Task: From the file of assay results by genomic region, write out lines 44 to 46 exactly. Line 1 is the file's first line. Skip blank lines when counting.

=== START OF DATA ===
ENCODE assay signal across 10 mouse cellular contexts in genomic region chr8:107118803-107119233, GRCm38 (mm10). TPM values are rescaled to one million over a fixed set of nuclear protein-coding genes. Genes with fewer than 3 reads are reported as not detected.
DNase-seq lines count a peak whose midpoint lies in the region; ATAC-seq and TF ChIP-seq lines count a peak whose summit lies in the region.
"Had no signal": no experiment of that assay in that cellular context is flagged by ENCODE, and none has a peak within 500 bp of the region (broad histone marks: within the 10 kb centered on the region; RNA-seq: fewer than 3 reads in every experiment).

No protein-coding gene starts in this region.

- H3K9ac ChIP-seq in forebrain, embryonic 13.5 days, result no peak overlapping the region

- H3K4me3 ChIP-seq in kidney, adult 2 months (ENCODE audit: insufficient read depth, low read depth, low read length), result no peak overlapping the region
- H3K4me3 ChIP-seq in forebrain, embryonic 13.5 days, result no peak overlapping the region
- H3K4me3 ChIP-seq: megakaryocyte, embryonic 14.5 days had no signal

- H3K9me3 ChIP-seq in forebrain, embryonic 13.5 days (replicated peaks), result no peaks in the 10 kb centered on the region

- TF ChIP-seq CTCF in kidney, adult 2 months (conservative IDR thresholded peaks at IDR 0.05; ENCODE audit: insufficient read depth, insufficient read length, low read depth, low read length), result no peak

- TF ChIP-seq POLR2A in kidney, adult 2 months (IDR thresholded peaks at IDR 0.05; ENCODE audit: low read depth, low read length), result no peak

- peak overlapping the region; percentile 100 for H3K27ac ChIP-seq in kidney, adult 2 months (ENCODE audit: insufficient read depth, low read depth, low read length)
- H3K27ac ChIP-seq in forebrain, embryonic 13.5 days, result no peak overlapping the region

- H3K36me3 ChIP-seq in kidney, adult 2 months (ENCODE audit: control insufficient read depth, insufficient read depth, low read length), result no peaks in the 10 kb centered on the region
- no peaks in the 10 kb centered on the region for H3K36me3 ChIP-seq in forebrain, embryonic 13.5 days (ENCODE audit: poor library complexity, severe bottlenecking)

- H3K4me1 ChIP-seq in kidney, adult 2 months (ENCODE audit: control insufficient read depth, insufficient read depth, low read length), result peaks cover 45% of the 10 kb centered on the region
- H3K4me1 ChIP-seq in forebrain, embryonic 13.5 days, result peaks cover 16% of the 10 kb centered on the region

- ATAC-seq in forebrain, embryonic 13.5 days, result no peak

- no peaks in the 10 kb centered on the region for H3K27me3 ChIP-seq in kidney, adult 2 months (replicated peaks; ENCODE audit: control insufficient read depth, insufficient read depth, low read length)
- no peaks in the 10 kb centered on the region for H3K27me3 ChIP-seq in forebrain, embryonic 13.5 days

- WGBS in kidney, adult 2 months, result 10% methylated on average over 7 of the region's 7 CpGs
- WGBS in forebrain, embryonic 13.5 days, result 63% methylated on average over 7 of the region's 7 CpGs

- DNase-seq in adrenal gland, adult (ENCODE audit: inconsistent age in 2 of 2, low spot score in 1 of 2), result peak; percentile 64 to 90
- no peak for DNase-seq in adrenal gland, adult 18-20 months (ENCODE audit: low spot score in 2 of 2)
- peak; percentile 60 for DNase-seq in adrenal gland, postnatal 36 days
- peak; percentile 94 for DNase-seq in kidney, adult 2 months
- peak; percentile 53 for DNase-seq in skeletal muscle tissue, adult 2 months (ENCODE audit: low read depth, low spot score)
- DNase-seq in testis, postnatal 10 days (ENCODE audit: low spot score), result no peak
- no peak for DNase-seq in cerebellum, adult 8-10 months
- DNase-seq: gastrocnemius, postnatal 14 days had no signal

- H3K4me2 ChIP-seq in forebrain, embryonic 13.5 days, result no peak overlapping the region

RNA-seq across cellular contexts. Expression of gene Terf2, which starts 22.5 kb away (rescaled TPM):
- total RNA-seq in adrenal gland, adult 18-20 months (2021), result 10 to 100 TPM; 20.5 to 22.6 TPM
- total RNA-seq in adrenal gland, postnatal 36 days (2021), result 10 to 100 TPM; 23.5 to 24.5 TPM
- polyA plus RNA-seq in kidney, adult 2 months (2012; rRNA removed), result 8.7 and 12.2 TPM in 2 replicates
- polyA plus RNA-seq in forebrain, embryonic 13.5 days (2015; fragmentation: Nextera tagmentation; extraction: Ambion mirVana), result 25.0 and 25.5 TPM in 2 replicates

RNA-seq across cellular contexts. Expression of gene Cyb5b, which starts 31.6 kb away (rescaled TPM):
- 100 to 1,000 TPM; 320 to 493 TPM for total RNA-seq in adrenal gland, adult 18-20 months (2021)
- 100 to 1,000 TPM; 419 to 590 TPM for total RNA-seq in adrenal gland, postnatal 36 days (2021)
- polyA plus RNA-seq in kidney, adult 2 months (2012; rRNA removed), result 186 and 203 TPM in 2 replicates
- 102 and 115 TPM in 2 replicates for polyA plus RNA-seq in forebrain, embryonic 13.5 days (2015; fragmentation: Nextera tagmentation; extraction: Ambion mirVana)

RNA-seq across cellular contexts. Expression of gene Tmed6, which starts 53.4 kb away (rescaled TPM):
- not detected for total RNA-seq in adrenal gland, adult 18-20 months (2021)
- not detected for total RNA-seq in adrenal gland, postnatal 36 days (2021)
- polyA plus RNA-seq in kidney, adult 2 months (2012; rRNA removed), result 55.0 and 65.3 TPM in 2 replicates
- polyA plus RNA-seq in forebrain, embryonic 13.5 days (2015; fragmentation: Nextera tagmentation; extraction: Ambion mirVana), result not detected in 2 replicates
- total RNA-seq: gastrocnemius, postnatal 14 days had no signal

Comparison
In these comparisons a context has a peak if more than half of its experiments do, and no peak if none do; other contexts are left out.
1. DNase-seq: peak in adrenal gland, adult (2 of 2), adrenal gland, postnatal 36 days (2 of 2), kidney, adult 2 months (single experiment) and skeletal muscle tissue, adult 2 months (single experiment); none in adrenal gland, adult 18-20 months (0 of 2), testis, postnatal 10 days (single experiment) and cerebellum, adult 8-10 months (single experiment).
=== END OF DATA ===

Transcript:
- not detected for total RNA-seq in adrenal gland, postnatal 36 days (2021)
- polyA plus RNA-seq in kidney, adult 2 months (2012; rRNA removed), result 55.0 and 65.3 TPM in 2 replicates
- polyA plus RNA-seq in forebrain, embryonic 13.5 days (2015; fragmentation: Nextera tagmentation; extraction: Ambion mirVana), result not detected in 2 replicates